One proponent of the new Georgia law, Jerry Henry of GeorgiaCarry.Org, claims it will “restore our right to carry and be allowed to protect ourselves anywhere we go. Bad guys are all over the place, in case you haven’t been reading the paper or watching TV. If you disarm me to where I can’t protect myself or defend myself, all you’re doing is empowering the bad guys.”

The person who shot and killed a man in a Florida movie theater for texting on his cell phone was a retired police officer. Good guy or bad guy? That’s a false distinction. Was the new bride who shot and killed her niece in an argument (over who should be the designated driver) a good person until possessed by demon rum? Do we let the courts decide? That’s a little late for the victim.

“And it's not surprising then they get bitter, they cling to guns or religion or antipathy toward people who aren't like them or anti-immigrant sentiment or anti-trade sentiment as a way to explain their frustrations.” — Barack Obama, 2008.

Bad guys are in the news. Television news especially shows us a mad, dangerous world. As do cop shows and violent movies. But who are the bad guys?  Foreigners? Most of our murderers are homegrown. What about Muslims? Non-Muslim killers outnumber them overwhelmingly in the USA. Racial minorities? Political terrorists? The United States kills many civilians with drones in various countries. Targeting bad guys while murdering good guys, women and children.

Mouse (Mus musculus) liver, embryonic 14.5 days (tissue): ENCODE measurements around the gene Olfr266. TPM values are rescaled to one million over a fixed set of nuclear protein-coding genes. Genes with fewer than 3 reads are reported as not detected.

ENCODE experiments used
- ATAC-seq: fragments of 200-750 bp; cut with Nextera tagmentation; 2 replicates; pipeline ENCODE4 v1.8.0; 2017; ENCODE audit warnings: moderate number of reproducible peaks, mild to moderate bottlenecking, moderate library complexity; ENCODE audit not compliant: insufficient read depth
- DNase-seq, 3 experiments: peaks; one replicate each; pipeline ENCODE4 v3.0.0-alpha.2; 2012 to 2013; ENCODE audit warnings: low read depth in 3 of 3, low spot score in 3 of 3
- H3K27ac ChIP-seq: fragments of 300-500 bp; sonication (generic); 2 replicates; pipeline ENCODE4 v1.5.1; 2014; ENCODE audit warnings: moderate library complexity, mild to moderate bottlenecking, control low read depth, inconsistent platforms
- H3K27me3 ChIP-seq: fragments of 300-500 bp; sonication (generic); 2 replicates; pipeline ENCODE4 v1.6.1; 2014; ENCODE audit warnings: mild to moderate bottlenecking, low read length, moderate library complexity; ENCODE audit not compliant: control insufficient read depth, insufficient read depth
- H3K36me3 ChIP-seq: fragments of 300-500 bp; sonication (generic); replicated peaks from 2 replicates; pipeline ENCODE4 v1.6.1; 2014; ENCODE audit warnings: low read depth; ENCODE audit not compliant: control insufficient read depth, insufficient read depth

In our modern, militarized society we live with obscene euphemisms — such as “collateral damage” and “friendly fire” — to obscure the horror and death our foreign policy inflicts on human beings around the world. We have officially chosen “enhanced interrogation” — a.k.a. torture — as acceptable national policy. Violence begets violence. Capital punishment is state murder, enhancing the climate of violence. The murder rate is highest in states, like Georgia, that execute people.

We respect the sovereignty of no nation other than our own. We plant our military bases wherever we want and invade countries as we will. Millions around the world fear our trigger-happy ways. To them, we are the bad guys.

Road rage, hair-trigger arguments over sporting events or parking spaces, politics or religion, drunk or sober . . . these situations may spark the violent anger that resides just under the skin of many Americans who are waiting an excuse, however trivial, to ignite. Easy access to firearms converts this incipient anger into a potentially fatal incident. We are afraid of the bad guys in one another. We are afraid of ourselves.